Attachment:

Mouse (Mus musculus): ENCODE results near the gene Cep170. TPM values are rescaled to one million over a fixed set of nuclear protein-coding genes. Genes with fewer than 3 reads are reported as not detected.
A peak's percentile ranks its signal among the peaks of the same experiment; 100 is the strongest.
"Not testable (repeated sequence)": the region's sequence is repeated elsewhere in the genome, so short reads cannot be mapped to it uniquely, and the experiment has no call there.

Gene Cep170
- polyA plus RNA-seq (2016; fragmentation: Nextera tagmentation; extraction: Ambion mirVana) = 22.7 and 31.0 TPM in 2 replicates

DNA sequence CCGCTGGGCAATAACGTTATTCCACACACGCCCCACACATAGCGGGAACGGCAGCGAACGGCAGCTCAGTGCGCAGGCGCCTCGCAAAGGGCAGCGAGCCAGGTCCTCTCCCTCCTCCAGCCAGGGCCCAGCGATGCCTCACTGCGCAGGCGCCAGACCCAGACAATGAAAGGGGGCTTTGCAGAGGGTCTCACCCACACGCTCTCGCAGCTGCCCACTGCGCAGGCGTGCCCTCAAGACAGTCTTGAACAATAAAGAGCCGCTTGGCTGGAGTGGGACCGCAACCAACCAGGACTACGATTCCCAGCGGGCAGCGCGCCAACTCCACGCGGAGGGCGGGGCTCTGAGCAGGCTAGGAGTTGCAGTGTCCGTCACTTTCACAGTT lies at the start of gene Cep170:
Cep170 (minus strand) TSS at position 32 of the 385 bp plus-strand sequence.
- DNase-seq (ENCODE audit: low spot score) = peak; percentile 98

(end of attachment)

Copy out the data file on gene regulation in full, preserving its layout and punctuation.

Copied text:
Mouse (Mus musculus): ENCODE results near the gene Cep170. TPM values are rescaled to one million over a fixed set of nuclear protein-coding genes. Genes with fewer than 3 reads are reported as not detected.
A peak's percentile ranks its signal among the peaks of the same experiment; 100 is the strongest.
"Not testable (repeated sequence)": the region's sequence is repeated elsewhere in the genome, so short reads cannot be mapped to it uniquely, and the experiment has no call there.

Gene Cep170
- polyA plus RNA-seq (2016; fragmentation: Nextera tagmentation; extraction: Ambion mirVana) = 22.7 and 31.0 TPM in 2 replicates

DNA sequence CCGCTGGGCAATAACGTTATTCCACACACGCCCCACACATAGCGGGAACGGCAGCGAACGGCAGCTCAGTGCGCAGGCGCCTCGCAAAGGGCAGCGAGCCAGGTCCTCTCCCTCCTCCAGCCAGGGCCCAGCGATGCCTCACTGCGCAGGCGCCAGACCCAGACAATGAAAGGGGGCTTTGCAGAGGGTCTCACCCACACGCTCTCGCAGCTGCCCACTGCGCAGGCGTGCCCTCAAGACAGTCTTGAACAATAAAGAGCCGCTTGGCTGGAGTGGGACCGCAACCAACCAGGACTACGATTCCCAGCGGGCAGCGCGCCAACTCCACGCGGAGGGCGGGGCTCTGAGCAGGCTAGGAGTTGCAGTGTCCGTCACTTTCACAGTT lies at the start of gene Cep170:
Cep170 (minus strand) TSS at position 32 of the 385 bp plus-strand sequence.
- DNase-seq (ENCODE audit: low spot score) = peak; percentile 98